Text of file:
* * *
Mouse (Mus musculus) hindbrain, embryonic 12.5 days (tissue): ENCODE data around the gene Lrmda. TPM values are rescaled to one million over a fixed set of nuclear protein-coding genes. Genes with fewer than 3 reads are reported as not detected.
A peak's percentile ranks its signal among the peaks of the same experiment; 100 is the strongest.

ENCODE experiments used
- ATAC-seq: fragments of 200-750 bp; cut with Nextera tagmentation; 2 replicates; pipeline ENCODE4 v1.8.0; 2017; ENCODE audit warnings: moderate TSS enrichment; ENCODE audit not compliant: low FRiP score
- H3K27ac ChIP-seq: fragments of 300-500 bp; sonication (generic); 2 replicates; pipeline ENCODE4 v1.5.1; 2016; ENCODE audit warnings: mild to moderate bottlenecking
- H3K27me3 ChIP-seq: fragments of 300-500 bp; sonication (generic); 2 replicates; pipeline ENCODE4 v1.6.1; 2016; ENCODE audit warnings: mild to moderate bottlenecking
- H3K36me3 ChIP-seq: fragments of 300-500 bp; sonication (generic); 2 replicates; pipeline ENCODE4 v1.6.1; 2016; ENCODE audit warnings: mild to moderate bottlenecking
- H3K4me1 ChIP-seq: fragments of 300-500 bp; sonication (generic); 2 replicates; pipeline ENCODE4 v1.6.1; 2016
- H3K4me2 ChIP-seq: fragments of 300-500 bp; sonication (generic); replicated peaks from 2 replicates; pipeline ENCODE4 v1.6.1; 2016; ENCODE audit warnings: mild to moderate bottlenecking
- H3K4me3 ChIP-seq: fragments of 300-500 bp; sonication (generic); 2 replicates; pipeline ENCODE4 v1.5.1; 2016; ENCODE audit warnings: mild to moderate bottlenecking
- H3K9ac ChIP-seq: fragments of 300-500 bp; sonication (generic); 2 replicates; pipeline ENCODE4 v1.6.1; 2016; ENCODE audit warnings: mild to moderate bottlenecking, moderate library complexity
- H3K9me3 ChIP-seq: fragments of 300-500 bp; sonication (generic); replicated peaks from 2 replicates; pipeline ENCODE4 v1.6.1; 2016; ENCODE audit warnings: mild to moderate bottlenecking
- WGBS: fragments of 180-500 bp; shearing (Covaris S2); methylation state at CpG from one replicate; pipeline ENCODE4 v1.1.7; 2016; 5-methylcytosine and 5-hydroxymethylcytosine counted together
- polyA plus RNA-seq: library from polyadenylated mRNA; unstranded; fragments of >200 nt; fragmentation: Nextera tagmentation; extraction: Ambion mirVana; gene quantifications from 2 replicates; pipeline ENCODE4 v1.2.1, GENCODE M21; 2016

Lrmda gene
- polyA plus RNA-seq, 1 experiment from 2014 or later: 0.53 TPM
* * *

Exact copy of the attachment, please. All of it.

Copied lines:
Mouse (Mus musculus) hindbrain, embryonic 12.5 days (tissue): ENCODE data around the gene Lrmda. TPM values are rescaled to one million over a fixed set of nuclear protein-coding genes. Genes with fewer than 3 reads are reported as not detected.
A peak's percentile ranks its signal among the peaks of the same experiment; 100 is the strongest.

ENCODE experiments used
- ATAC-seq: fragments of 200-750 bp; cut with Nextera tagmentation; 2 replicates; pipeline ENCODE4 v1.8.0; 2017; ENCODE audit warnings: moderate TSS enrichment; ENCODE audit not compliant: low FRiP score
- H3K27ac ChIP-seq: fragments of 300-500 bp; sonication (generic); 2 replicates; pipeline ENCODE4 v1.5.1; 2016; ENCODE audit warnings: mild to moderate bottlenecking
- H3K27me3 ChIP-seq: fragments of 300-500 bp; sonication (generic); 2 replicates; pipeline ENCODE4 v1.6.1; 2016; ENCODE audit warnings: mild to moderate bottlenecking
- H3K36me3 ChIP-seq: fragments of 300-500 bp; sonication (generic); 2 replicates; pipeline ENCODE4 v1.6.1; 2016; ENCODE audit warnings: mild to moderate bottlenecking
- H3K4me1 ChIP-seq: fragments of 300-500 bp; sonication (generic); 2 replicates; pipeline ENCODE4 v1.6.1; 2016
- H3K4me2 ChIP-seq: fragments of 300-500 bp; sonication (generic); replicated peaks from 2 replicates; pipeline ENCODE4 v1.6.1; 2016; ENCODE audit warnings: mild to moderate bottlenecking
- H3K4me3 ChIP-seq: fragments of 300-500 bp; sonication (generic); 2 replicates; pipeline ENCODE4 v1.5.1; 2016; ENCODE audit warnings: mild to moderate bottlenecking
- H3K9ac ChIP-seq: fragments of 300-500 bp; sonication (generic); 2 replicates; pipeline ENCODE4 v1.6.1; 2016; ENCODE audit warnings: mild to moderate bottlenecking, moderate library complexity
- H3K9me3 ChIP-seq: fragments of 300-500 bp; sonication (generic); replicated peaks from 2 replicates; pipeline ENCODE4 v1.6.1; 2016; ENCODE audit warnings: mild to moderate bottlenecking
- WGBS: fragments of 180-500 bp; shearing (Covaris S2); methylation state at CpG from one replicate; pipeline ENCODE4 v1.1.7; 2016; 5-methylcytosine and 5-hydroxymethylcytosine counted together
- polyA plus RNA-seq: library from polyadenylated mRNA; unstranded; fragments of >200 nt; fragmentation: Nextera tagmentation; extraction: Ambion mirVana; gene quantifications from 2 replicates; pipeline ENCODE4 v1.2.1, GENCODE M21; 2016

Lrmda gene
- polyA plus RNA-seq, 1 experiment from 2014 or later: 0.53 TPM